also, are aware that unauthorized entry into such spaces is forbidden. Employees shall be made aware that the consequences of unauthorized entry can be fatal, and that their senses are unable
to detect and evaluate the severity of atmospheric hazards.
6.2 Training for authorized entrants. Departments shall assure that all authorized entrants know the emergency action plan and have received training covering the following subjects prior
to entering any confined space:
- Hazard recognition. Departments shall assure that every employee, before entering a confined space containing a potentially hazardous environment, understand the nature of the
hazard, and the need to perform appropriate testing to determine if it is safe to enter.
- Use of personal protective equipment. Employees shall be taught the proper use of all personal protective equipment, including respirators and clothing required for entry or
- Self-rescue (a) Employees must be trained to exit from the confined space as rapidly as they can without help (self-rescue) whenever an order to evacuate is given by the attendant,
whenever an automatic evacuation alarm is activated, or whenever employees recognize the warning signs of exposure to substances whose presence in the confined space is known or
expected.(b) Employees shall be made aware of the toxic effects and symptoms of exposure to anticipated hazardous materials that may be absorbed through the skin, inhaled, or ingested,
or which may be carried through their skin by solvents they are using. They shall also be trained to relay an alarm to their attendant and to attempt self-rescue immediately on
becoming aware of these effects.
- Special work practices or procedures. The employer shall train employees in any modifications of normal work practices that are necessary for confined space work.
6.3 Training for person authorizing or in charge of entry. In addition to the requirements of paragraph 6.1, the person authorizing or in charge of entry shall be trained to:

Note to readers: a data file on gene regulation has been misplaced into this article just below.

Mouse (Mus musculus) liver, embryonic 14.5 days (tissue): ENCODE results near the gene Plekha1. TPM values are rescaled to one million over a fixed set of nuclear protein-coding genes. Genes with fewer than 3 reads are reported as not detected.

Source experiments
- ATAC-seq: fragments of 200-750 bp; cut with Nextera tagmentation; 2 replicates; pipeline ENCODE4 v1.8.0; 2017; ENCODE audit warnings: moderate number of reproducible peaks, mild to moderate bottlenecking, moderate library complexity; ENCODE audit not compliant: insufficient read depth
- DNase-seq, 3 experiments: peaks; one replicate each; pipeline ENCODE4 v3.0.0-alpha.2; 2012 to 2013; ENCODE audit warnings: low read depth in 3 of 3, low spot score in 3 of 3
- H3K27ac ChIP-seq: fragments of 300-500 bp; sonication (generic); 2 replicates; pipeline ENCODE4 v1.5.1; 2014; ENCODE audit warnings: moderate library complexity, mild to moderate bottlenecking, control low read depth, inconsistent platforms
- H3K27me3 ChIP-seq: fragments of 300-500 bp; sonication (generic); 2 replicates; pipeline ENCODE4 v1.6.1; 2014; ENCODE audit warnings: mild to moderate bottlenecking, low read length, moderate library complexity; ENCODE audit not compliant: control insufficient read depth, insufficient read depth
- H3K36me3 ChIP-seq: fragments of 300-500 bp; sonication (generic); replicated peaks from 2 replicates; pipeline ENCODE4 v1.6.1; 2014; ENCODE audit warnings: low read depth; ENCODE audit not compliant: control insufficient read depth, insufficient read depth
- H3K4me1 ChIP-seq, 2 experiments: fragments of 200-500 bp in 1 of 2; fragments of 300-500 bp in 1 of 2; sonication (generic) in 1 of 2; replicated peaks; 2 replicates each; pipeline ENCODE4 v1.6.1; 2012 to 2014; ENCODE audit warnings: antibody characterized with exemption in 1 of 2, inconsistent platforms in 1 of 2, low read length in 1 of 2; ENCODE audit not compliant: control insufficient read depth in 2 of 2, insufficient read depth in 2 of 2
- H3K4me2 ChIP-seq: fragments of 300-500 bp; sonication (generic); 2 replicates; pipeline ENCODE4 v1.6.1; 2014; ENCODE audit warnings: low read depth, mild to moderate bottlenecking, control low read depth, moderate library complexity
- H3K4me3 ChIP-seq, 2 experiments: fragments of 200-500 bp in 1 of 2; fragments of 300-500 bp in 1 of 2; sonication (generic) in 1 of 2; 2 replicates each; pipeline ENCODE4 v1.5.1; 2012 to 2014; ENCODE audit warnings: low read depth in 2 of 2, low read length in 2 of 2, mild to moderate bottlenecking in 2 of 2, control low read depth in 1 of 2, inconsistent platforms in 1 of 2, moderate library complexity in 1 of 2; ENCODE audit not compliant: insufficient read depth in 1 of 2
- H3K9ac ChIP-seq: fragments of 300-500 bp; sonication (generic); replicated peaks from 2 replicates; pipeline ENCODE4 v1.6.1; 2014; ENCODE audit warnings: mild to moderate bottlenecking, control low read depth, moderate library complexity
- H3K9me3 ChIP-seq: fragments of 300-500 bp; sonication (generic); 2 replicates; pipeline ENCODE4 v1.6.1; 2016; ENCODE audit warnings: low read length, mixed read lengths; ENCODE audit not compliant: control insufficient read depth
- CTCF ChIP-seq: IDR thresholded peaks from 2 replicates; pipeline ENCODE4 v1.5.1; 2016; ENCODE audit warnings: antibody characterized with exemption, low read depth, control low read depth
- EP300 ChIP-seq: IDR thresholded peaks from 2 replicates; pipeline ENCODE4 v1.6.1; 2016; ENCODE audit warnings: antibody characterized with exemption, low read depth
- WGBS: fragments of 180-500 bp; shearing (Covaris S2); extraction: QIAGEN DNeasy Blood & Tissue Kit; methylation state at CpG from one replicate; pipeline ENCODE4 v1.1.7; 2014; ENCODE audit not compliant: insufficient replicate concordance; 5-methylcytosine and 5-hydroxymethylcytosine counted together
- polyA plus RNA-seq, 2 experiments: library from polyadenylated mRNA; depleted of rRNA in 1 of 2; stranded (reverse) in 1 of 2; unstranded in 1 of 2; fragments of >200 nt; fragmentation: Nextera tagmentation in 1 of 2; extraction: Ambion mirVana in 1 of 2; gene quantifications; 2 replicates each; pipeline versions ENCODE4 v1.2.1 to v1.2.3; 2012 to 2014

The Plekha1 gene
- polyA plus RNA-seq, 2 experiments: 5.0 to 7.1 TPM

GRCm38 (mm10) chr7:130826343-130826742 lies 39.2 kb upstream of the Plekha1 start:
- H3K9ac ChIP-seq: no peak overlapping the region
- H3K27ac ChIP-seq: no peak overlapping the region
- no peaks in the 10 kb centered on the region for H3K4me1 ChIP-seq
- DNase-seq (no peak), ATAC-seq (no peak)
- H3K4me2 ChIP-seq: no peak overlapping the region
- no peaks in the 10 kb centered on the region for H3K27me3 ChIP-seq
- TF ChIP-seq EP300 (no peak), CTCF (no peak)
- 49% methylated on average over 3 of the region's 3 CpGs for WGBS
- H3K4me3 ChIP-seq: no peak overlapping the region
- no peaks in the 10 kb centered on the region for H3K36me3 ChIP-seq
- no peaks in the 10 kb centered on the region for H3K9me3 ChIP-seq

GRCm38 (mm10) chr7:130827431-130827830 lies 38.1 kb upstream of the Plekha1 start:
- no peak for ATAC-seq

- Recognize the effects of exposure to hazards reasonably expected to be present;
- Carry out those duties that the entry permit (if applicable) assigns to the person authorizing or in charge of entry.
6.4 Training for attendant. The attendant shall be trained in the department's emergency action plan, the duties of the attendant, and in:
- Proper use of the communications equipment furnished by the department for communicating with authorized entrants or summoning emergency or rescue services;
- Authorized procedures for summoning rescue or other emergency services;
- Recognition of the early behavioral signs of intoxication caused by contaminants whose presence could be anticipated in the space;
- The requirements of paragraph 6.2 if the permit (if applicable) specifies that the attendant function will alternate among the authorized entrants; and
- In accordance with section 9.0 if the attendant will have rescue duties that could require entry.
7.0 Duties of the Attendant.
The attendant shall remain outside the confined space and shall:
- Maintain continuous communication with all authorized entrants within the permit entry confined space by voice, radio, telephone, visual observation, or other equally effective
means. If it is not possible for one attendant to maintain communication with each entrant because of the entrant's work station in the space, other arrangements shall be made to
assure that the attendant is continuously aware of the location and condition of any entrant who is out of direct communication range in the permit entry confined space because of work
- Have the authority to order entrants to exit the space at the first indication of a not-permitted condition, an unexpected hazard, indication of a toxic reaction, e.g., unusual
conduct by the entrants, or if a situation occurs outside the space that could pose a hazard to the entrants;
- Know the procedure and have the means to summon immediate emergency assistance if needed; and
- Remain at his or her post and not leave for any reason except self-preservation, unless replaced by an equally qualified individual while entry continues. The attendant shall order
the entrants to exit the space if the attendant must leave and there is no replacement.